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Eating Disorders, Transfer Addiction, and Body Image

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Whether it’s overcoming an eating disorder, conquering an addiction, or both, the general assumption is that once a person receives treatment, they will be “cured.” However, there is a danger of trading your addiction.

Addiction replacement, or transfer addiction, occurs when an individual in recovery substitutes one addiction for another. The transfer occurs as a person substitutes one addiction for another to compensate for some perceived absence, either an emotional or psychological one.

Similar to addiction, the abuse of food can create a false sense of happiness or relief. Some studies suggest that the same pleasure centers in the brain that are triggered by drugs can also be triggered by food. When eating, serotonin, dopamine, and endorphins are released in the brain. The pleasure derived from the release of these chemicals can override the body’s feeling of fullness. As a result, people will sometimes continue to seek that same pleasure. For those who have undergone weight loss surgery, they can no longer indulge in their addiction to food, which means they may turn to a different addiction to get the same pleasurable feelings they once did with food.

A transfer addiction can affect anyone who has restricted their food intake or made any lifestyle changes.

How Eating Disorders Affect Your Relationship with Food

Eating disorders affect the brain’s pleasure center similarly to drugs and alcohol. As a result, the brain can rewire a person’s thoughts and behaviors. The psychological and behavioral impact of this type of rewired thinking among those with an eating disorder include:

  • Unrealistic body image
  • Dismissal of maintaining a healthy diet
  • Deep self-loathing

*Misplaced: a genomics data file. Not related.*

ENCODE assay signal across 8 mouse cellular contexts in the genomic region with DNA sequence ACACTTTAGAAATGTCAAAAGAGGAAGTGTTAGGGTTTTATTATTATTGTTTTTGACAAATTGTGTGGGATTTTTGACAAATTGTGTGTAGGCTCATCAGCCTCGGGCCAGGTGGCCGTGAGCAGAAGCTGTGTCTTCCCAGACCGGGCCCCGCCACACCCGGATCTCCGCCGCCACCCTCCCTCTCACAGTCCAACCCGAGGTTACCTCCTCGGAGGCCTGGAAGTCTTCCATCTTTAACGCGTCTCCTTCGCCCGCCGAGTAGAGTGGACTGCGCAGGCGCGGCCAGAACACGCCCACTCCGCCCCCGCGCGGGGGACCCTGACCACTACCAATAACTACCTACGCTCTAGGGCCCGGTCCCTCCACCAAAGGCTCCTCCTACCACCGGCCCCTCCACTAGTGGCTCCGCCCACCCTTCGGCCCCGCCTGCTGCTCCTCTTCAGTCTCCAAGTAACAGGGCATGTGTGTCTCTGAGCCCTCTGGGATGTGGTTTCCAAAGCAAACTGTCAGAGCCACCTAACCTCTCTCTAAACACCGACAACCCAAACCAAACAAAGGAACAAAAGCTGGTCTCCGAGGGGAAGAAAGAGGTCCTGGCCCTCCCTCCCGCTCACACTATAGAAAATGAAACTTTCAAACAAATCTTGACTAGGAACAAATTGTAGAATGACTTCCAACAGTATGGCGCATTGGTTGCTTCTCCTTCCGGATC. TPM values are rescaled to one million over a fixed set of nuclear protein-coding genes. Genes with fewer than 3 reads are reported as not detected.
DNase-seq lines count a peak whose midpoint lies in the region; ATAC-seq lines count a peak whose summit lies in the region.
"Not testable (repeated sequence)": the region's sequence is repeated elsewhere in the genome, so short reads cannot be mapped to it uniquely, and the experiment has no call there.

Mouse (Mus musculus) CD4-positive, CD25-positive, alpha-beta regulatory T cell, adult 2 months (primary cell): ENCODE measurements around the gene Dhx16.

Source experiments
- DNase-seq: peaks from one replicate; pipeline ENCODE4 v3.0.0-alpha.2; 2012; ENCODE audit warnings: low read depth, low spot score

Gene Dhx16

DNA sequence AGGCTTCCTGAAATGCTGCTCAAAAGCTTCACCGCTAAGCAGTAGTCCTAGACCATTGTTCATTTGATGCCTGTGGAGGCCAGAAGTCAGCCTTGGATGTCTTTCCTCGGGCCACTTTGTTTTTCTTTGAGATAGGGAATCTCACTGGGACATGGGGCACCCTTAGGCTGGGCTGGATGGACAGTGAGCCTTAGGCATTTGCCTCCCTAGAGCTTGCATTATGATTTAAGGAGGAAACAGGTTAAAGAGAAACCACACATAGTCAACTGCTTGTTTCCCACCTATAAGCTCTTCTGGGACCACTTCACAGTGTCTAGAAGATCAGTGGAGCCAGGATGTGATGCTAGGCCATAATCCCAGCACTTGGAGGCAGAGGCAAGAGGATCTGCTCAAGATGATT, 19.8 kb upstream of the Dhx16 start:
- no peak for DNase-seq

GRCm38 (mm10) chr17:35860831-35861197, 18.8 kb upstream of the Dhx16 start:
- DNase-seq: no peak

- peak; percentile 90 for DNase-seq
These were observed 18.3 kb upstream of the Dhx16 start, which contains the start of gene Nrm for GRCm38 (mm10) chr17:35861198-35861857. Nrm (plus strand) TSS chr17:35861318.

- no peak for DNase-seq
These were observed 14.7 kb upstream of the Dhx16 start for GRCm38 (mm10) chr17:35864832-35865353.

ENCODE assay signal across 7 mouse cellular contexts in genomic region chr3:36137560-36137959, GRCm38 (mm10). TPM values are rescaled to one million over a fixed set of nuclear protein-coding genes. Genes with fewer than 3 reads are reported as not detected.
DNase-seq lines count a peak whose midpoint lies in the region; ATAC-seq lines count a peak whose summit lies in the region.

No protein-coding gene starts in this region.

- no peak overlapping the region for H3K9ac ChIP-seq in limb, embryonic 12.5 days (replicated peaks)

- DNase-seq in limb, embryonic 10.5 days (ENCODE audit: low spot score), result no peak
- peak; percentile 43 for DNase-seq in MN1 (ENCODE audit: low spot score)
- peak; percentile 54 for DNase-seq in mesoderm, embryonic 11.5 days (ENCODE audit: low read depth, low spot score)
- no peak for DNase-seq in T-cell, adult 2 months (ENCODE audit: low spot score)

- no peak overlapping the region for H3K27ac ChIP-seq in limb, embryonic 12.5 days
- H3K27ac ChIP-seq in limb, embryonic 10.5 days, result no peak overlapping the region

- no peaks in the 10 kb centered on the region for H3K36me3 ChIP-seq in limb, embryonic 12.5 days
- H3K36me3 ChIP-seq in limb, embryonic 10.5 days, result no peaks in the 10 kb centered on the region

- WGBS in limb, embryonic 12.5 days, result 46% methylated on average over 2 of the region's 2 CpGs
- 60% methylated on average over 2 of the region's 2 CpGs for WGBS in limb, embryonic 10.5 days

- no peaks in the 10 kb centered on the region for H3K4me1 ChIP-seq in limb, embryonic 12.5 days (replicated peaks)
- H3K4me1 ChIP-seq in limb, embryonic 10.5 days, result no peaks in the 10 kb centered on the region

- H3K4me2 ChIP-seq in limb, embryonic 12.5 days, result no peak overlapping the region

• Obsessive levels of exercise
  • Reinforcement of control issues
See also  Eating Disorders and Addiction Share Many Similarities

Body dysmorphic disorder (BDD) may develop as a result of an eating disorder and after bariatric surgery. BDD is characterized by persistent preoccupations with an imagined or slight defect in one’s appearance. A person with BDD may perform compulsive behaviors to hide or improve their flaws, such as exercising excessively.

Identifying a Transfer Addiction

Addiction transfer doesn’t require becoming dependent on a consumable substance like drugs or alcohol. Some individuals may transfer their addiction into what might seems like harmless and even healthy activities, like exercise. However, over time, the replacement for a once-thriving eating disorder can quickly turn into an addiction. Some signs of addiction transfer can include:

  • Constantly thinking about the new vice
  • Losing sleep or time at work or school to participate in the new activity
  • Neglecting self-care
  • Experiencing stress or anxiety if unable to complete new vice
  • Neglecting aftercare programs or meetings

As with many things in life, the first step in preventing or addressing transfer addiction is awareness. Once a person is aware that this may happen, they can find healthy ways to replace the reward they may have experienced from their eating disorder or addiction.

At Destination Hope, our team helps each client develop healthy ways to cope with everyday stresses and how to respond to triggers. Aftercare and alumni programs can help those who conquered their addiction and/or eating disorder remain on the right path.

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